• Realistic Money Set: $1, $2, $5, $10, $20, $50, $100, $1,000, $10,000, $100,000, $1 Million, $10 M, $100 M, $1 Billion, $10 G, $100 G, $1 Trillion, $10 T, $100 T, $1 Quadrillion. [10 of each denomination - 20 different bills - 200 bills - $70.]

    • Language-enhanced place value chart by Dyscalculia.org - $60.

Experience and understand numbers from

100-Quadrillion (Peta-) to 100-Quadrillionth (femto-)


Color-coded, with words, prefixes, International Symbol (SI), SI prefix, powers of 10, prime factorization, conversions and equivalencies, and relationships.

    • Language-enhanced teaching money - $40. (Monopoly $ style): 1-quadrillion to 1/1000 (one-thousandth) order

    • Interpreting quantity in various forms: numbers, words (spoken and written), implied, visual.

    • Assessing quantitative information: decoding, facts, extraneous, interpretation, processing, encoding.

    • Performing unit conversions using language and place value, without formulas or arithmetic.

    • Scientific Notation - exponents

    • Using expanded notation for problem-solving

    • Experience to learn, teach to remember.


  • In a few sessions, the student will be able to count to 100-quadrillion and will be able to interpret and encode very large (peta-, tera-, giga-, mega-, kilo-, mill-, hecto-, cent-, deca-) and very small numbers (deci-, centi-, milli-, micro-, nano-, pico-, femto-).

  • Math Language Fluency is the ability to understand and decode and encode numbers in the news, school, in science, and everyday life (mills in property taxes, "a .7 mill tax hike", discounts, interest, taxes, penalties, debit, credit, rate, percentage, point 5, 1.2 million, fractions). Language fluency is very powerful and is the foundation for independent learning.

  • Students will be able to express numbers in many ways: Words, Unit, Standard Notation, Scientific Notation, Prime Factorization, Decimal Number, International Symbol, International Prefix, Expanded Notation, Modeled with Money, Equivalent, Equation, Fraction, Percentage.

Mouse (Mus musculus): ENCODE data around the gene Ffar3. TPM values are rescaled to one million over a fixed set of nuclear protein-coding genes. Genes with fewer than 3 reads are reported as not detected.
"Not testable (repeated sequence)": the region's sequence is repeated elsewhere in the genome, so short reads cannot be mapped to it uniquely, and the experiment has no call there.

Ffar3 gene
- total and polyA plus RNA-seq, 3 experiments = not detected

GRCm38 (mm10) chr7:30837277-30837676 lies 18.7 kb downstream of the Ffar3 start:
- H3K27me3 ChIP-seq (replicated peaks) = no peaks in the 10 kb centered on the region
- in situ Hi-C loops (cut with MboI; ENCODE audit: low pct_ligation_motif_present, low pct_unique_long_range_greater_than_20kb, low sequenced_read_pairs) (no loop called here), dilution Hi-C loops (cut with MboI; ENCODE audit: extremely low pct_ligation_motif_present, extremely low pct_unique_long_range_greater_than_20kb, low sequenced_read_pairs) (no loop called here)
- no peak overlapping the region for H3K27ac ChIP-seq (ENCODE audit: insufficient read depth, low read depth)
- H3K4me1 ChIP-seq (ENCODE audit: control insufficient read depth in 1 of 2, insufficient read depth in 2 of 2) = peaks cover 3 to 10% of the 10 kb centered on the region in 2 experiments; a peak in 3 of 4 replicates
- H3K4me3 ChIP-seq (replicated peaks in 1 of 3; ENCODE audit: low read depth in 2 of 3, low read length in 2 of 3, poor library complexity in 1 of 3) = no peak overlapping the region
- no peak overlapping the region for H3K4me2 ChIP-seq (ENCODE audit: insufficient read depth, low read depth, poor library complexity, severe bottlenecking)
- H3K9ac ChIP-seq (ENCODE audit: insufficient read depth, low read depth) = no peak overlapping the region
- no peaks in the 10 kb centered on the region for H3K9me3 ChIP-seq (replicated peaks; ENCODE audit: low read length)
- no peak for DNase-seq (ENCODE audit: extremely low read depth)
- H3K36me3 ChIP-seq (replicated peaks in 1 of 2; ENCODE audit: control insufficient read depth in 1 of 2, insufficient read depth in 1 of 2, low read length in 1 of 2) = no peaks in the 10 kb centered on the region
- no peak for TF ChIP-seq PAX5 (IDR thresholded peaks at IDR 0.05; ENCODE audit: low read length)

• Fractions. Students will express fractions in many ways: coins, fractions (improper, simplified, reduced, equivalent), percentages, words, decimal numbers, and mixed numbers.

  • Problem-solving. Students will fluently convert units, add, subtract, multiply, and divide numbers, regardless of size, by modeling with money and using the chart, and will be able to describe the process with words and translate the process into written math language.

  • Example: The student will be able to understand the meaning of and will be able to write the number in this headline: "The asteroid contains diamonds worth 26.784 quadrillion dollars."

  • Our sessions do not cover algebra, per se, but cover foundational concepts that form a framework for higher learning.

  • New confidence and skills.

If interested in remedial training, call or text 1+ (313) 300-1901 or email.


  1. Dyscalculia.org's Math Language Place Value Chart

      • write-erase

      • desk chart - $50.

      • 2' x 7' classroom banner - $115.

  2. Teaching Money (realistic) - $60. - 200 bills, 20 denominations: $1, $2, $5, $10, $20, $50, $100, $1,000, $10 k , $100 k, $1 Million, $10 M, $100 M, $1 Billion, $10 G, $100 G, $1 Trillion, $10 T, $100 T, $1 Quadrillion

  3. Coins - gather 50-cent pieces (3); quarters (6), dimes (15), nickels (25), and pennies (110).

  4. Color markers: Vis-a-Vis markers for chart, color gel pens for paper, or color chalk markers for glass black board, or color chalk for chalkboard.

  5. Glass blackboard (magnetic), or chalk board (optional).

  6. Tablet or Memo Board with chalkboard or Joy Doodle or Kid's Doodle App (recommended)

  7. Graph Paper (optional)

  8. Graph paper-raised line - Ream (optional)

  9. Blue Raised-line graph paper (optional)

A Math Look (Trade Mark) Dyscalculia Remediation Program Place Value Chart



  • Working memory

  • Retention (long-term memory)

  • Visual memory

  • Visualization

  • Visual-spatial perception, processing, reasoning, and memory

  • Visual-spatial-directional-sequential perception, processing, and memory

  • Sequential memory

  • Procedural memory

  • Retrieval (access to memory)

  • Sensory-motor integration

  • Muscle memory (ex. finger agnosia)

  • Number sense (conical patterns, subitizing, correspondence)

  • Mental quantitative reasoning

  • Place value understanding

  • Generalizing

  • Math Language fluency

  • Automaticity with language, symbols, relationships, combinations, and "facts."